The Genesis of Hegel’s Concept of Life: A Translation of the 1803 and 1805 Jena Lectures on the Organic with an Historical Introduction and Commentary

To understand the genesis of Hegel’s concept of organic life is to grasp how this concept integrates the most central themes of modern philosophy into a single principle which animates the whole of his philosophical system. This study proposes to introduce Hegel’s Jena 1803 and 1805 Philosophy of Organic Nature by examining how the concept of organic life emerges out of the rationalist tradition in modern philosophy and incorporates its principal themes.

In the first chapter Hegel’s relation to the rationalist tradition is briefly sketched, in order to suggest how his concept of life weaves pre- and post Kantian elements into a systematic whole.

The second chapter examines how Kant already prepared the ground for this integration by conceiving of the Critique of Teleological Judgment as a reconciliation of the conflicting doctrines of Spinoza and Leibniz. The Critique of Judgment uses the ascesis of Spinoza’s critique of final causality as a critical tool by which Kant corrects Leibniz’ metaphysics in order to bring it into line with his critical project.

The third chapter turns to Schelling’s appropriation of Spinoza and Leibniz in Dogmatism and Criticism and Ideas for a Philosophy of Nature, and shows how Schelling unites Spinoza’s notion of intellectual intuition with Leibniz’ notion of a substantial union in order to envision the project of a philosophy of nature which articulates the connection between the subjective intuition of the supersensible ground of nature and our phenomenal experience. On the basis of this examination of Schelling’s appropriation of Leibniz and Spinoza, Hegel’s appropriation of Leibniz’ concept of organic life permits him to overcome Schelling’s Spinozism and to claim to have fully realized what Schelling leaves as a practical task.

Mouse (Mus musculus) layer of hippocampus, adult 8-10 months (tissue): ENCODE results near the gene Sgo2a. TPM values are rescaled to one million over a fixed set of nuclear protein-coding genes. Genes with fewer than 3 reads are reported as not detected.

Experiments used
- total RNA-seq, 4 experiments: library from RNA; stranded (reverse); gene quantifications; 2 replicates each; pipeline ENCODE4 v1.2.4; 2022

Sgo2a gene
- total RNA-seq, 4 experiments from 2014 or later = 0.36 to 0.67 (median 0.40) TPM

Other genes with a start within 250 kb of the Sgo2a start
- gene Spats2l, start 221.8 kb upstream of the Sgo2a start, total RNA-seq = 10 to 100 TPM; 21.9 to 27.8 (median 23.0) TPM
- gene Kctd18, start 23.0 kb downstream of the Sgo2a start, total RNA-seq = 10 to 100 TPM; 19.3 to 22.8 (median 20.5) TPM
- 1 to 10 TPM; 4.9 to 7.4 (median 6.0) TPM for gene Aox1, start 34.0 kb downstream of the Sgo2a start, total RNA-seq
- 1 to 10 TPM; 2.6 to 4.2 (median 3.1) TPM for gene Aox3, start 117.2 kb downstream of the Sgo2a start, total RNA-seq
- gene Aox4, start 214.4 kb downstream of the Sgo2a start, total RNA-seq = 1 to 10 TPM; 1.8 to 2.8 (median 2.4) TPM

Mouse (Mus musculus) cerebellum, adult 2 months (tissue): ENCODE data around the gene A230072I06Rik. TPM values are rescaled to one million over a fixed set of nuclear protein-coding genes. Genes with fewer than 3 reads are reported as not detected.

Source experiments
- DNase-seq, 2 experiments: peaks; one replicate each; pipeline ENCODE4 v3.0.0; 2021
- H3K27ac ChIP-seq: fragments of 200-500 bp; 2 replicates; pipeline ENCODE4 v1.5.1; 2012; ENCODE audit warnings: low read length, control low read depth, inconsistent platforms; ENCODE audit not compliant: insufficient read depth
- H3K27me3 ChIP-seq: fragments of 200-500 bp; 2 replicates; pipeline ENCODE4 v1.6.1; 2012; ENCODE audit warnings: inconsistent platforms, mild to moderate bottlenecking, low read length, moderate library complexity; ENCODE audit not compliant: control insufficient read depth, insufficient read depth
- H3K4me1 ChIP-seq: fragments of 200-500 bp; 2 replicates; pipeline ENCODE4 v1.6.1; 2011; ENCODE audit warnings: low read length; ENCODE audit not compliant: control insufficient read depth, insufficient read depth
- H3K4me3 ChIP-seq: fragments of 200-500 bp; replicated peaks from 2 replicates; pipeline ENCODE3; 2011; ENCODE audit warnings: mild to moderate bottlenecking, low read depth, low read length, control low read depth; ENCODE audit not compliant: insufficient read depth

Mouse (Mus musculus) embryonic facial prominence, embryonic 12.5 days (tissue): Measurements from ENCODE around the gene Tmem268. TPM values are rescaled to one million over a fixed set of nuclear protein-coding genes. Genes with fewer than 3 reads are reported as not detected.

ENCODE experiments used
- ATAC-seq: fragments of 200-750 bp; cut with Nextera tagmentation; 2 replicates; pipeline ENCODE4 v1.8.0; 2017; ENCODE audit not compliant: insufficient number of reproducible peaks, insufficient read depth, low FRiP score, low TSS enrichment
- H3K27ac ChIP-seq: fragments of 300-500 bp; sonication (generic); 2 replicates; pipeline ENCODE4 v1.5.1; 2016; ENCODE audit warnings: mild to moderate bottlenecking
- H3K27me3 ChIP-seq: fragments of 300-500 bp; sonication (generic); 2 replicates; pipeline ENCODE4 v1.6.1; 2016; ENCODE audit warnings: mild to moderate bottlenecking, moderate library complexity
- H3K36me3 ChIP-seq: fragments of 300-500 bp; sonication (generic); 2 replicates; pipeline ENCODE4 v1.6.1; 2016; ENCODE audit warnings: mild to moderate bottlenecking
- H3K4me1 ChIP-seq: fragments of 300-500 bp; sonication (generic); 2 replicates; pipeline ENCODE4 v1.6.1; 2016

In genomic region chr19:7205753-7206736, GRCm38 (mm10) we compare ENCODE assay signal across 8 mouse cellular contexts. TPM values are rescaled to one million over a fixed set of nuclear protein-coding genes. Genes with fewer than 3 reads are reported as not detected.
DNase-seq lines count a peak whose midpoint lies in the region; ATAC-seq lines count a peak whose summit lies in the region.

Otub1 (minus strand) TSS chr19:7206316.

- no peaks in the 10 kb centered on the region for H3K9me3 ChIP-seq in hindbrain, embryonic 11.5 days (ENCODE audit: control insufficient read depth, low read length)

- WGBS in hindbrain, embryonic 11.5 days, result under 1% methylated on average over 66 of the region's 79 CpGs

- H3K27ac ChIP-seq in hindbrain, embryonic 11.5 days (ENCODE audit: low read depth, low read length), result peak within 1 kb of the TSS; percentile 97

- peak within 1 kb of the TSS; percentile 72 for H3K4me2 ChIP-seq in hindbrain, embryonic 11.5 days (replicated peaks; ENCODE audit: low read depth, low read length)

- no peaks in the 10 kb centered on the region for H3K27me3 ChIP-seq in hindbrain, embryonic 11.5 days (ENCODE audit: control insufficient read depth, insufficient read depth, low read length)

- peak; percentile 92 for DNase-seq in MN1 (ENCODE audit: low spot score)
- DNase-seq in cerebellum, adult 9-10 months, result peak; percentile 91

Chapter four examines Schelling’s concept of organic life in The System of Transcendental Idealism and shows how Schelling’s Potenzenlehre constitutes the point of departure for Hegel’s treatment of the organic.

Table of Contents

1. Hegel’s Integration of Modern Philosophy
A. Descartes, Spinoza and Leibniz
B. Kant’s Copernican Revolution and the Subjectivization of Reason
C. The Repetition of Early Modem Metaphysics in Fichte, Schelling and Leibniz

2. Kant’s Staging of the Conflict between Leibniz and Spinoza
A. Genoan Idealism as a Whole as an Expression of this Conflict
B. Kant’s Appropriation of Leibniz and Spinoza in The Critique of Judgment
C. The Modem Origins of the Problem in Hobbes and Leibniz

3. Schelling’s Appropriation of Leibniz and Spinoza
A. Philosophical Letters on Dogmatism and Criticism
B. Ideas for a Philosophy of Nature
C. The System of Transcendental Idealism
D. 1803 Supplemental Introduction to Ideas for a Philosophy of Nature and The Exposition of my System

4. The Organic in Schelling’s System of Transcendental Idealism
A. Overview
B. Deduction and Middle Terms of the Absolute Synthesis in Self-Consciousness
C. The First and Second Epochs of the History of Self-Consciousness
D. Deduction of the Organic and the relevance for Hegel’s Conception of Organic Life

Translation of the 1803 and 1805 Lectures on Organic Nature

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